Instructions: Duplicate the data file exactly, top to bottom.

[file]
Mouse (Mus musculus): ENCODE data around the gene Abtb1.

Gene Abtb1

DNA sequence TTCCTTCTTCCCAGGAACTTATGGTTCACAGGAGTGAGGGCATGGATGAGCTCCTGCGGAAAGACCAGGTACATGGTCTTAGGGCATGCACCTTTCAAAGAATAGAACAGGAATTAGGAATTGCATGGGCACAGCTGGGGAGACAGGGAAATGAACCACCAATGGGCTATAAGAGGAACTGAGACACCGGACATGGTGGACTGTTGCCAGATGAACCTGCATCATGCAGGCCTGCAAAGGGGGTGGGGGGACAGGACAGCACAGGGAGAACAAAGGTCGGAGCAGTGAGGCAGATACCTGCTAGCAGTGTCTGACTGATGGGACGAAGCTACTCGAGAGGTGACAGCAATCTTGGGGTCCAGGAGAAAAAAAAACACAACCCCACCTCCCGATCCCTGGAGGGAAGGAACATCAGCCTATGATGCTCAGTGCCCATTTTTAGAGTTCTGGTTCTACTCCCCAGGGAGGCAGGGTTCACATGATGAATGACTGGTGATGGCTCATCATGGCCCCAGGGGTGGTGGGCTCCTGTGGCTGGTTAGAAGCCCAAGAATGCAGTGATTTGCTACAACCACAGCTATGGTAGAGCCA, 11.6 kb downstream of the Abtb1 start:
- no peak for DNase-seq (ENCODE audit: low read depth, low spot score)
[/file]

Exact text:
Mouse (Mus musculus): ENCODE data around the gene Abtb1.

Gene Abtb1

DNA sequence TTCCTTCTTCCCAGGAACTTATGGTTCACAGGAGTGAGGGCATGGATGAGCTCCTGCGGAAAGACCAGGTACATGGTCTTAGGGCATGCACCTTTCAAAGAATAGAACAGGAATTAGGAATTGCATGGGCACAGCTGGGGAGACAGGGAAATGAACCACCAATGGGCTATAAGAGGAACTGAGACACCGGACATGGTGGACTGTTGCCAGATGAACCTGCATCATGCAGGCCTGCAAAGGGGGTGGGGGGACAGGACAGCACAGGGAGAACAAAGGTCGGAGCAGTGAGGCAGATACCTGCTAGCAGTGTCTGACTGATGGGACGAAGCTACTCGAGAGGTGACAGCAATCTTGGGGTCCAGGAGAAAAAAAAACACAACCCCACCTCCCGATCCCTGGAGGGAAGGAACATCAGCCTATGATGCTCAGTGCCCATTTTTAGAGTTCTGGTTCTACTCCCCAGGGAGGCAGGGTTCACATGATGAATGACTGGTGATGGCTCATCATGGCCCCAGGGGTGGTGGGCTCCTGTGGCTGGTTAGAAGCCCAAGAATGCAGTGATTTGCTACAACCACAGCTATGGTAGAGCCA, 11.6 kb downstream of the Abtb1 start:
- no peak for DNase-seq (ENCODE audit: low read depth, low spot score)